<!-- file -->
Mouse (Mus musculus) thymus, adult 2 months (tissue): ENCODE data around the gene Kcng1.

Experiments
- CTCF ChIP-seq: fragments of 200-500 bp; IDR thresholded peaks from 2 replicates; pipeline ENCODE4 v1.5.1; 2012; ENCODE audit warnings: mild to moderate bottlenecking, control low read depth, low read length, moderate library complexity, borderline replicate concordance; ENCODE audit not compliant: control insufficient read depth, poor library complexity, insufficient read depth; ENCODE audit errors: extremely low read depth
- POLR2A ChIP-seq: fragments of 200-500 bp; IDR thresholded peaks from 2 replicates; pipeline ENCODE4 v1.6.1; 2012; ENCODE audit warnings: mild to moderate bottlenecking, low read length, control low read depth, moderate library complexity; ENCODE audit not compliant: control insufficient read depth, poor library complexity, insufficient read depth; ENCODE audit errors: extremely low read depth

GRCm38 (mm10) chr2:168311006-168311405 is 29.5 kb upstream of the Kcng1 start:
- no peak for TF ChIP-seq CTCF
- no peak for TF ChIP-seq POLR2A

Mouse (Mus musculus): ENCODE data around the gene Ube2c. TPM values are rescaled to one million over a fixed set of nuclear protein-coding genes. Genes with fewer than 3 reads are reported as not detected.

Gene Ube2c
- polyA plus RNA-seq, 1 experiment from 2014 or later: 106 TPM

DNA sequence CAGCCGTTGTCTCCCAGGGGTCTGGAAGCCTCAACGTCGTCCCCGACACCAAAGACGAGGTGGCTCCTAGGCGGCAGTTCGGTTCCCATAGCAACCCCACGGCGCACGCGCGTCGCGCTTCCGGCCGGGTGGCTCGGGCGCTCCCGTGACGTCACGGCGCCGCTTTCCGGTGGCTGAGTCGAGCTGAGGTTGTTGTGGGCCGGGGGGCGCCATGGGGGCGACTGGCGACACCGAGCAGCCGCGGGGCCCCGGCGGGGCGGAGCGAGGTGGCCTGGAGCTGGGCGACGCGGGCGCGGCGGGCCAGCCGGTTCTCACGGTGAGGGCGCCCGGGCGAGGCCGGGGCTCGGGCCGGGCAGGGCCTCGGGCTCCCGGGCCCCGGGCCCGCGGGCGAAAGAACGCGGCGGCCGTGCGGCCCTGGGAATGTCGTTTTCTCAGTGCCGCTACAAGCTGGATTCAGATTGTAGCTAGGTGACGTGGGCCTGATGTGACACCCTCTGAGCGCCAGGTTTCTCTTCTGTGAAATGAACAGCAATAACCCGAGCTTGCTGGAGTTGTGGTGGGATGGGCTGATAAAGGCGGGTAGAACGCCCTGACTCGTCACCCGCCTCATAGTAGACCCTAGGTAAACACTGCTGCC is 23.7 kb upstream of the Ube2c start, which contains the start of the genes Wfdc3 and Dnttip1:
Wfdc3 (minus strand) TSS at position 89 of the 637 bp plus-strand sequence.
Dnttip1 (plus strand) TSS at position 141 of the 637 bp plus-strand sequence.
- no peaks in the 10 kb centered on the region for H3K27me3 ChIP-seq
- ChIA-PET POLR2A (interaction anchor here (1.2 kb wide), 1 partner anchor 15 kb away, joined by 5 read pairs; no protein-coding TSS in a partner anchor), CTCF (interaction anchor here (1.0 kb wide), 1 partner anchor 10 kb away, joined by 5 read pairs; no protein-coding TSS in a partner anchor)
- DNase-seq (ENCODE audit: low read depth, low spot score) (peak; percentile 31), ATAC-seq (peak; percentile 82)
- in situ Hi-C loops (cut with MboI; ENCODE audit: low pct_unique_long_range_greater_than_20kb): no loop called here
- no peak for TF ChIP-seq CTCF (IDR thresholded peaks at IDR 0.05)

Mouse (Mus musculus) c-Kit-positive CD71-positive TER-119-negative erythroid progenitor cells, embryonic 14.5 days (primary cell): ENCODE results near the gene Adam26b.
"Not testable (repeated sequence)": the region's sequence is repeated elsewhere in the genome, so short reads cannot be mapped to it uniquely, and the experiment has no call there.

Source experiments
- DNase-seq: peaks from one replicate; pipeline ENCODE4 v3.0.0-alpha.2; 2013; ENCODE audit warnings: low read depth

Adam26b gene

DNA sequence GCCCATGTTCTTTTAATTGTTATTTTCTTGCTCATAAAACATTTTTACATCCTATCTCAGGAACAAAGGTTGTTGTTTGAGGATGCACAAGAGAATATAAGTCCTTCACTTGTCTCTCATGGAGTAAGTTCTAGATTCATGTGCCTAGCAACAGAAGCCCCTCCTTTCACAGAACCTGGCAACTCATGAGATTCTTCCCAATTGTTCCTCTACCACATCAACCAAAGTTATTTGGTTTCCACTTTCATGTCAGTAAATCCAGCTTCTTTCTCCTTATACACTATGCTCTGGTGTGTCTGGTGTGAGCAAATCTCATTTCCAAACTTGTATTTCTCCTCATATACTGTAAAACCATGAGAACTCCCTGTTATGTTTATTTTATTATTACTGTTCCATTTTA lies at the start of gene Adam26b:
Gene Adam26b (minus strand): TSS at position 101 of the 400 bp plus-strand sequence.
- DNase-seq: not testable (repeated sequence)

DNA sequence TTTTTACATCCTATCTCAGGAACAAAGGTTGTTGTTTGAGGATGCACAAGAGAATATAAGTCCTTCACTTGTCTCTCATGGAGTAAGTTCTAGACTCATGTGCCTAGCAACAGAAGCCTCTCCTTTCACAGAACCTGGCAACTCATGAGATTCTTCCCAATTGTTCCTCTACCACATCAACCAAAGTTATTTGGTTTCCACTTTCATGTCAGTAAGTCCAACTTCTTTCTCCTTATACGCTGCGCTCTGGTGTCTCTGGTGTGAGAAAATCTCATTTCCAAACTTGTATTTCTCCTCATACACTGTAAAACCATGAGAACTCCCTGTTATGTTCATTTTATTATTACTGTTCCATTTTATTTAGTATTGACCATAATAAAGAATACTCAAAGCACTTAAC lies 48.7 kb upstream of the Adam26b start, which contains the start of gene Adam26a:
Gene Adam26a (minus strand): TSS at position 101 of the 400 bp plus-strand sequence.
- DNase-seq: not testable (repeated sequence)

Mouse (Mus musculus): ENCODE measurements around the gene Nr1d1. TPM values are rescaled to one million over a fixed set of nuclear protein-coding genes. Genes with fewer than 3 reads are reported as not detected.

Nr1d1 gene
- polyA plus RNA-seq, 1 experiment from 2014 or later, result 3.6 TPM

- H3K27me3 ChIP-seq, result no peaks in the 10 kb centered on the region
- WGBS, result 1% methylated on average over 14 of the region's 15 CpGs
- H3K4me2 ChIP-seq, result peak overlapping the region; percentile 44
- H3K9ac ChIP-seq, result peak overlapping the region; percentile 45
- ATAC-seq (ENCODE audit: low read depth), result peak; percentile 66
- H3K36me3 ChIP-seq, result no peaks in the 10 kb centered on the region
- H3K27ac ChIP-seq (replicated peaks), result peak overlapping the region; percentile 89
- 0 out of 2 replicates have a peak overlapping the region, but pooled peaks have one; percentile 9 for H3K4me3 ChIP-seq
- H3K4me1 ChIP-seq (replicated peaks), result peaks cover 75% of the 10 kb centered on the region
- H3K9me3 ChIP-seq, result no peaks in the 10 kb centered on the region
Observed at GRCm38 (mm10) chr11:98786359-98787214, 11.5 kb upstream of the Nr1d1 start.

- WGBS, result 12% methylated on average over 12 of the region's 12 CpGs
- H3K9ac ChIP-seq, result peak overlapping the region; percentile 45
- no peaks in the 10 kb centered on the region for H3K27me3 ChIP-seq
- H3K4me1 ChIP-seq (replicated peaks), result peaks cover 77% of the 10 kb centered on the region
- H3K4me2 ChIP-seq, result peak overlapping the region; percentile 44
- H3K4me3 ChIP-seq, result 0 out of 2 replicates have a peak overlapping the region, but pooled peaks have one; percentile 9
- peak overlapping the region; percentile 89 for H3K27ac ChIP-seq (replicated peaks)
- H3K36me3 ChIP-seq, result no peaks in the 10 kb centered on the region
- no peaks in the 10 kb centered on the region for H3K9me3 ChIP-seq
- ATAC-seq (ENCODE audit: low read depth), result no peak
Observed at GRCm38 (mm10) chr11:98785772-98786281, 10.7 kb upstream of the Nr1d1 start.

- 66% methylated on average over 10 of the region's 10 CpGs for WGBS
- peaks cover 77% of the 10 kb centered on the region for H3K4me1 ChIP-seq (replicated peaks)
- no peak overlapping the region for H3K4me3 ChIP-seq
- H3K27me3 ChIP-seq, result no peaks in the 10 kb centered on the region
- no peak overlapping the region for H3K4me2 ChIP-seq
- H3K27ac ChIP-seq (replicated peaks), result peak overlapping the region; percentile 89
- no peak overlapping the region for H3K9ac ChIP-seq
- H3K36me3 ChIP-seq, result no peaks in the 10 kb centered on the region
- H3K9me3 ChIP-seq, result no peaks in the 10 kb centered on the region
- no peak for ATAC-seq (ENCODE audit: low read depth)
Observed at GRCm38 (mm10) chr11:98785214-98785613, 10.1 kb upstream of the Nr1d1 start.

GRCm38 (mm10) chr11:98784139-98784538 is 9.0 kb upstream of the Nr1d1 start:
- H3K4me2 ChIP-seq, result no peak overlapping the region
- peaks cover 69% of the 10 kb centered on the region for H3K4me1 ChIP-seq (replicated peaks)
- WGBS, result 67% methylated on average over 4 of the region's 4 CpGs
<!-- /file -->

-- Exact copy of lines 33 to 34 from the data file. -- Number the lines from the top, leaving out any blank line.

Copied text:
- H3K27me3 ChIP-seq, result no peaks in the 10 kb centered on the region
- WGBS, result 1% methylated on average over 14 of the region's 15 CpGs